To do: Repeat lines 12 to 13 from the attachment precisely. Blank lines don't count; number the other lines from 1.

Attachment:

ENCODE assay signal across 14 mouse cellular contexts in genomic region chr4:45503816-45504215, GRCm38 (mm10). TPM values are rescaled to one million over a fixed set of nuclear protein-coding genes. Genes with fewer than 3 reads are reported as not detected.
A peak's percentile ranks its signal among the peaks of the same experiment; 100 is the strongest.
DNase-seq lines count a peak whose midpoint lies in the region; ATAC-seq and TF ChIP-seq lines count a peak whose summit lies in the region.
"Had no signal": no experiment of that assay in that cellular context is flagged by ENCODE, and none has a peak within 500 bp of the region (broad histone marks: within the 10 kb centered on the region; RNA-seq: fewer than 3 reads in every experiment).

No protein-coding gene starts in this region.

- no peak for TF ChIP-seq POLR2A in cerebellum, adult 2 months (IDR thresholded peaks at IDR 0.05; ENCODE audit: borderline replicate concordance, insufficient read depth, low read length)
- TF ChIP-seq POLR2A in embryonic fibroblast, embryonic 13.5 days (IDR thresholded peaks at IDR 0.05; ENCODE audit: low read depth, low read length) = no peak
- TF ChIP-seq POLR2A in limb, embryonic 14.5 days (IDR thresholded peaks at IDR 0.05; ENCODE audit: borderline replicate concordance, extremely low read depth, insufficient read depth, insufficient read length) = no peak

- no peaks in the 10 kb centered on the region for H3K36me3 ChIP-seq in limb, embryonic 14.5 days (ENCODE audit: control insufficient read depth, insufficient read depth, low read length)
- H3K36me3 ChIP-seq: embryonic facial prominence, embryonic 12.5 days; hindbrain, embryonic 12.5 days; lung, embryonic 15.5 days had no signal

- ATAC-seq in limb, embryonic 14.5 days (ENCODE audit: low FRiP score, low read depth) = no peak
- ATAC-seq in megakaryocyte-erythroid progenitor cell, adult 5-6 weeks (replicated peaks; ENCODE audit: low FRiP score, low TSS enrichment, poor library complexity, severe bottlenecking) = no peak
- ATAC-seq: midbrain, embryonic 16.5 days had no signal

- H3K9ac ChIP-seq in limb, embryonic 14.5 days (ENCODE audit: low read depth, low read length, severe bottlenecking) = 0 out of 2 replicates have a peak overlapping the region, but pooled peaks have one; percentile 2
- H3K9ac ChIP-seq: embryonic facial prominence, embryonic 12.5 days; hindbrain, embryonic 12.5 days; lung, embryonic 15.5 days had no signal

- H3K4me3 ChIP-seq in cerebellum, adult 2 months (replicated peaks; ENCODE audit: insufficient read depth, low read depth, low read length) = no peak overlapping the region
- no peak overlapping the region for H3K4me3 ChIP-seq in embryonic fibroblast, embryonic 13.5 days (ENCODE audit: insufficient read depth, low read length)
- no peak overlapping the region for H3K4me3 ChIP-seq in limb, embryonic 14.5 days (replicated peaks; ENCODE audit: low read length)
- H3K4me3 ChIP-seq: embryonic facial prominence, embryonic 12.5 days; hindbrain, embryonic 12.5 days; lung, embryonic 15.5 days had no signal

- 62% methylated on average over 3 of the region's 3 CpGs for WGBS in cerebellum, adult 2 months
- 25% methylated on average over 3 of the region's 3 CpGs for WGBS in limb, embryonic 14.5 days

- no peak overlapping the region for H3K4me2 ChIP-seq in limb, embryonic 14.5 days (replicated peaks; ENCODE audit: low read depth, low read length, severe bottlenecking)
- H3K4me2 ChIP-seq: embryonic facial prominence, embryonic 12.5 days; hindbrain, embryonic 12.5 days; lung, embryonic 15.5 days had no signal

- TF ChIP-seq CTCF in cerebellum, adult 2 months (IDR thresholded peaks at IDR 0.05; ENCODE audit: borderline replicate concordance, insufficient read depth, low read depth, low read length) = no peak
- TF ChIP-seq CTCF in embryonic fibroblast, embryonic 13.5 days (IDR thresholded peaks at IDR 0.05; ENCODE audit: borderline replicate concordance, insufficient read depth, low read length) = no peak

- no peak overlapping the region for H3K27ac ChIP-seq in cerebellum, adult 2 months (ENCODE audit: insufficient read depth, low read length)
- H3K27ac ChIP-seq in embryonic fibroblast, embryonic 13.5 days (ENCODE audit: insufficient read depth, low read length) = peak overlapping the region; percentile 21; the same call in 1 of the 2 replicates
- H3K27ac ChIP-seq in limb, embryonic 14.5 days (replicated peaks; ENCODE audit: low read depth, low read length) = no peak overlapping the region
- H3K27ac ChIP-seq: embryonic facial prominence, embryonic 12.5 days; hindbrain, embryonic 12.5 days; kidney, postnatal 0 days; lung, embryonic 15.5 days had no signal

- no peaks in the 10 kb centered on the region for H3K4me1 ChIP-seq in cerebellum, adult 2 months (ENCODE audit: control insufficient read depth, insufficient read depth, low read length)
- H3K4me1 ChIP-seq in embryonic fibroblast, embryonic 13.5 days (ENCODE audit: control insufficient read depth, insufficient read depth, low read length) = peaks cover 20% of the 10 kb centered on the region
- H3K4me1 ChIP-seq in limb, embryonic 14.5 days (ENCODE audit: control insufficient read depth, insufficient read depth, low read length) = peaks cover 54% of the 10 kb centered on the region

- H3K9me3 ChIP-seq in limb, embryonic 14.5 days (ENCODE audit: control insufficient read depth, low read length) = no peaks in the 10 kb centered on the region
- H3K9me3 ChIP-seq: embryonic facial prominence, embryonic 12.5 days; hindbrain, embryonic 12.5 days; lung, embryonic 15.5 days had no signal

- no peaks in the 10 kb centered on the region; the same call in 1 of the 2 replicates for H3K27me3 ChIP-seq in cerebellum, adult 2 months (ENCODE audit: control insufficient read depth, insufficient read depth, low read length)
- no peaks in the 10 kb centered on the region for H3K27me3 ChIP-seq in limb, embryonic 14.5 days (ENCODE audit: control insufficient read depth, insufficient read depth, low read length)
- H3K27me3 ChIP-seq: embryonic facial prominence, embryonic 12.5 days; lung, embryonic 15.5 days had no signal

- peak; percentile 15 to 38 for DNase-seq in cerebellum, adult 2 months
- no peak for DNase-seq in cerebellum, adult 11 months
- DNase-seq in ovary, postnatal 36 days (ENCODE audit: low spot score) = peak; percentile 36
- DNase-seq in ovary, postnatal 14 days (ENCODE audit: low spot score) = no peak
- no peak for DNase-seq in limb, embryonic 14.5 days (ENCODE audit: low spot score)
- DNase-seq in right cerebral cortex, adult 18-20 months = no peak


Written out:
- ATAC-seq in megakaryocyte-erythroid progenitor cell, adult 5-6 weeks (replicated peaks; ENCODE audit: low FRiP score, low TSS enrichment, poor library complexity, severe bottlenecking) = no peak
- ATAC-seq: midbrain, embryonic 16.5 days had no signal